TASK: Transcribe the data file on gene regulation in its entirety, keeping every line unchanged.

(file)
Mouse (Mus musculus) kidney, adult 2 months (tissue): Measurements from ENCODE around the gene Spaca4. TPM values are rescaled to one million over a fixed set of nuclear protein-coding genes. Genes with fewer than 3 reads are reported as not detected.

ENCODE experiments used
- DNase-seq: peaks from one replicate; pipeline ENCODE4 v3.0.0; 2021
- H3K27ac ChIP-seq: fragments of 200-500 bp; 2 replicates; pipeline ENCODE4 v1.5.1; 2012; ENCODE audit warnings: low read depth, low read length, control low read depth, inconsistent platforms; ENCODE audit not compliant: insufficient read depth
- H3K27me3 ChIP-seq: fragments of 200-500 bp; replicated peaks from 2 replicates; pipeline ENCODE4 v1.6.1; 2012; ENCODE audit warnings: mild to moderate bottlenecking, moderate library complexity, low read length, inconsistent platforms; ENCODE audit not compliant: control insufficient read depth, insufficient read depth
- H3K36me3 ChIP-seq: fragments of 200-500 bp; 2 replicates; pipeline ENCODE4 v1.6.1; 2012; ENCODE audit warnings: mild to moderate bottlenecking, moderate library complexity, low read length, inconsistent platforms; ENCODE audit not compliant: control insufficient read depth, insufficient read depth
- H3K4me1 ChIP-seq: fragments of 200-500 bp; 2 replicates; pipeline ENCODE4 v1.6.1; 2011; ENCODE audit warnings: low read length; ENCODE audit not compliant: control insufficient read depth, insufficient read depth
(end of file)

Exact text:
Mouse (Mus musculus) kidney, adult 2 months (tissue): Measurements from ENCODE around the gene Spaca4. TPM values are rescaled to one million over a fixed set of nuclear protein-coding genes. Genes with fewer than 3 reads are reported as not detected.

ENCODE experiments used
- DNase-seq: peaks from one replicate; pipeline ENCODE4 v3.0.0; 2021
- H3K27ac ChIP-seq: fragments of 200-500 bp; 2 replicates; pipeline ENCODE4 v1.5.1; 2012; ENCODE audit warnings: low read depth, low read length, control low read depth, inconsistent platforms; ENCODE audit not compliant: insufficient read depth
- H3K27me3 ChIP-seq: fragments of 200-500 bp; replicated peaks from 2 replicates; pipeline ENCODE4 v1.6.1; 2012; ENCODE audit warnings: mild to moderate bottlenecking, moderate library complexity, low read length, inconsistent platforms; ENCODE audit not compliant: control insufficient read depth, insufficient read depth
- H3K36me3 ChIP-seq: fragments of 200-500 bp; 2 replicates; pipeline ENCODE4 v1.6.1; 2012; ENCODE audit warnings: mild to moderate bottlenecking, moderate library complexity, low read length, inconsistent platforms; ENCODE audit not compliant: control insufficient read depth, insufficient read depth
- H3K4me1 ChIP-seq: fragments of 200-500 bp; 2 replicates; pipeline ENCODE4 v1.6.1; 2011; ENCODE audit warnings: low read length; ENCODE audit not compliant: control insufficient read depth, insufficient read depth